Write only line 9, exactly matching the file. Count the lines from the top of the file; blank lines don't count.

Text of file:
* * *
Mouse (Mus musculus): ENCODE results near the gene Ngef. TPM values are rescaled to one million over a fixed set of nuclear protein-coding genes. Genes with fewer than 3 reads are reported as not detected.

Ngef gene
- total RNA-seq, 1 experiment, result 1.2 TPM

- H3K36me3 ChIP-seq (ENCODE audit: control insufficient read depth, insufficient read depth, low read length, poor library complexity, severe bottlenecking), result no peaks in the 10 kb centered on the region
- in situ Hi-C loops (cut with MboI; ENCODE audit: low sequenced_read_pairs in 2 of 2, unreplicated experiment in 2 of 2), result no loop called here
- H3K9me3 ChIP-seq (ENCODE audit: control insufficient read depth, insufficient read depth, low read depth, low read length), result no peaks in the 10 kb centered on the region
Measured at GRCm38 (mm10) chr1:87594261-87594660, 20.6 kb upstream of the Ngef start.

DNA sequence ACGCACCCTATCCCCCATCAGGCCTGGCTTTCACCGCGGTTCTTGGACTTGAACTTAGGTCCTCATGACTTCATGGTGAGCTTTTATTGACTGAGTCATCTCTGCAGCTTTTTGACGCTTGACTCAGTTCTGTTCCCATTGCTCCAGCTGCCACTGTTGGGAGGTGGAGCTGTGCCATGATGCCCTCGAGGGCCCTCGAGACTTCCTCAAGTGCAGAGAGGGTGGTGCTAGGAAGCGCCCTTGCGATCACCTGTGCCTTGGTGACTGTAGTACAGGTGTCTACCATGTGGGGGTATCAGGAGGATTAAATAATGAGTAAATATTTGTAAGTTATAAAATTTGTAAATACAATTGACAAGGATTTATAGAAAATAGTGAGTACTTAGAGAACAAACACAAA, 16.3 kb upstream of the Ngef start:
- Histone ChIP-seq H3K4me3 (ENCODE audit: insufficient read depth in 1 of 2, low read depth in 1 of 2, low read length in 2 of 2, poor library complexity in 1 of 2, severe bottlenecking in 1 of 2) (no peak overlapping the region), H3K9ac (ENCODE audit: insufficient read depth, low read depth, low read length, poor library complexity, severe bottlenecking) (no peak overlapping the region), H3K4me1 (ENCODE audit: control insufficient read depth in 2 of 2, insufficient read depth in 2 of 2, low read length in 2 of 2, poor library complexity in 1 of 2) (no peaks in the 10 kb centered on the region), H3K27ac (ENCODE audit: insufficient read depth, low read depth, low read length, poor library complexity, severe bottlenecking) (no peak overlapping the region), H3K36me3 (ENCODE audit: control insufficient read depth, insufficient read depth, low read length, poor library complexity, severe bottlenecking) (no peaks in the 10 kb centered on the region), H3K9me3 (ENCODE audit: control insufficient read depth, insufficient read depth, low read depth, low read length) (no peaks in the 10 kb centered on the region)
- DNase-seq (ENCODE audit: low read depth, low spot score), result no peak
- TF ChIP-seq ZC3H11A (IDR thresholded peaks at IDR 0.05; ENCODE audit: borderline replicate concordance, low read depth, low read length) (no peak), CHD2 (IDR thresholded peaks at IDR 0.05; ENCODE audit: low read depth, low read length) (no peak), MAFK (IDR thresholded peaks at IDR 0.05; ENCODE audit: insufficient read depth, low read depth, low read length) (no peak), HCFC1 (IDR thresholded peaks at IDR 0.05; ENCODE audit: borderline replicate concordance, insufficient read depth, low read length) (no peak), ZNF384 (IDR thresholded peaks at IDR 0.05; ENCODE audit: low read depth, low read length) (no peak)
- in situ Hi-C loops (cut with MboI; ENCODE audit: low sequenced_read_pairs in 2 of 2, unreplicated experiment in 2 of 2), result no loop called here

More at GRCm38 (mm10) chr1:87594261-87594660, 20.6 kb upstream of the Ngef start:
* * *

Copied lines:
- Histone ChIP-seq H3K4me3 (ENCODE audit: insufficient read depth in 1 of 2, low read depth in 1 of 2, low read length in 2 of 2, poor library complexity in 1 of 2, severe bottlenecking in 1 of 2) (no peak overlapping the region), H3K9ac (ENCODE audit: insufficient read depth, low read depth, low read length, poor library complexity, severe bottlenecking) (no peak overlapping the region), H3K4me1 (ENCODE audit: control insufficient read depth in 2 of 2, insufficient read depth in 2 of 2, low read length in 2 of 2, poor library complexity in 1 of 2) (no peaks in the 10 kb centered on the region), H3K27ac (ENCODE audit: insufficient read depth, low read depth, low read length, poor library complexity, severe bottlenecking) (no peak overlapping the region), H3K36me3 (ENCODE audit: control insufficient read depth, insufficient read depth, low read length, poor library complexity, severe bottlenecking) (no peaks in the 10 kb centered on the region), H3K9me3 (ENCODE audit: control insufficient read depth, insufficient read depth, low read depth, low read length) (no peaks in the 10 kb centered on the region)